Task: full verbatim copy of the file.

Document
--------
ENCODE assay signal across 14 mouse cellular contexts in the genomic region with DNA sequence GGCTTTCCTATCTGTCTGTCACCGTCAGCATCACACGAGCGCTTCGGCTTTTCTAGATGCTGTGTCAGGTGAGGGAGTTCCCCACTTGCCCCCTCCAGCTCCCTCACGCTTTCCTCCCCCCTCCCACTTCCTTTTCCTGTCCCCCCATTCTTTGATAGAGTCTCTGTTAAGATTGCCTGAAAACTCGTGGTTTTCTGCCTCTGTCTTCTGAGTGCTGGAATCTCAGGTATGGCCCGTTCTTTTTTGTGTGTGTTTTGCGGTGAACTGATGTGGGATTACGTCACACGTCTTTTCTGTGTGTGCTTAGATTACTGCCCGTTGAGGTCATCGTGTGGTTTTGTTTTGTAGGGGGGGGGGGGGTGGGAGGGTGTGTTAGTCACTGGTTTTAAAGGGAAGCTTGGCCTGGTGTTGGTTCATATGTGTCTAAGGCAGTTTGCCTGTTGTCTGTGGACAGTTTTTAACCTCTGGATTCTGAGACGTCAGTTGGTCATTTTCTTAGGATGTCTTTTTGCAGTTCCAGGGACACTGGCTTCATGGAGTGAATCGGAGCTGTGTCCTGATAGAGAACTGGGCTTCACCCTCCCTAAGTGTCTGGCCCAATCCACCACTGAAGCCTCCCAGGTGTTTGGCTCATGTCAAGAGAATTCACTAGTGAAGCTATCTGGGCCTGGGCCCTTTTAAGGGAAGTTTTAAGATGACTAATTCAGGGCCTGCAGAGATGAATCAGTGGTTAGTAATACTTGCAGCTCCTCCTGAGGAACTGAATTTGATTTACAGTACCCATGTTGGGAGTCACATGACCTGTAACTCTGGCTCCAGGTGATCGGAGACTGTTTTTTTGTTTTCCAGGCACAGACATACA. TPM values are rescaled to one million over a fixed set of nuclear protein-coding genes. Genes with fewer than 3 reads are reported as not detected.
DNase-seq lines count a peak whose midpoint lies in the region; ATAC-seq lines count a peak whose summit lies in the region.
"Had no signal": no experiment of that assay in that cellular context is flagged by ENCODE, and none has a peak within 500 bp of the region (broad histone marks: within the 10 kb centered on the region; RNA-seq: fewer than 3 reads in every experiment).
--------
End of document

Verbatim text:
ENCODE assay signal across 14 mouse cellular contexts in the genomic region with DNA sequence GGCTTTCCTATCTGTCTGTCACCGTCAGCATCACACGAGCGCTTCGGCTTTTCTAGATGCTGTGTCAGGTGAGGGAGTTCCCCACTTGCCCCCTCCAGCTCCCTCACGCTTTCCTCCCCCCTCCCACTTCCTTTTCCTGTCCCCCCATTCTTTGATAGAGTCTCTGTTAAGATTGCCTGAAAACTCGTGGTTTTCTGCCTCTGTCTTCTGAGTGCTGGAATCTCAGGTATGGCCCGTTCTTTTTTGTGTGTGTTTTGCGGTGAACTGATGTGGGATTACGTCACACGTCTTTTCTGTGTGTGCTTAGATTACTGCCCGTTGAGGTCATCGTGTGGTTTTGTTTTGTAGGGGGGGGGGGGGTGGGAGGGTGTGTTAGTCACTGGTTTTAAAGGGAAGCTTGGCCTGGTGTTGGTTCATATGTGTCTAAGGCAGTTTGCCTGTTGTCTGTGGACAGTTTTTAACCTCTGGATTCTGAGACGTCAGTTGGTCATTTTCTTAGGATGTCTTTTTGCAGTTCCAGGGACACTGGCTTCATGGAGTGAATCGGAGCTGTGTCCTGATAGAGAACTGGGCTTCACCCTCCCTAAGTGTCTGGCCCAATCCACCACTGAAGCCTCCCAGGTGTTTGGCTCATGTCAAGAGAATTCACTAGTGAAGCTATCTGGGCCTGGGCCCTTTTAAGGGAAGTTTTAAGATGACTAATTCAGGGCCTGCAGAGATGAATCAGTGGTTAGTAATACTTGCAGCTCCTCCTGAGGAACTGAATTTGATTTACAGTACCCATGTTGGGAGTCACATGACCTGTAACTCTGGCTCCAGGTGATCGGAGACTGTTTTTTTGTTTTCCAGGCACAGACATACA. TPM values are rescaled to one million over a fixed set of nuclear protein-coding genes. Genes with fewer than 3 reads are reported as not detected.
DNase-seq lines count a peak whose midpoint lies in the region; ATAC-seq lines count a peak whose summit lies in the region.
"Had no signal": no experiment of that assay in that cellular context is flagged by ENCODE, and none has a peak within 500 bp of the region (broad histone marks: within the 10 kb centered on the region; RNA-seq: fewer than 3 reads in every experiment).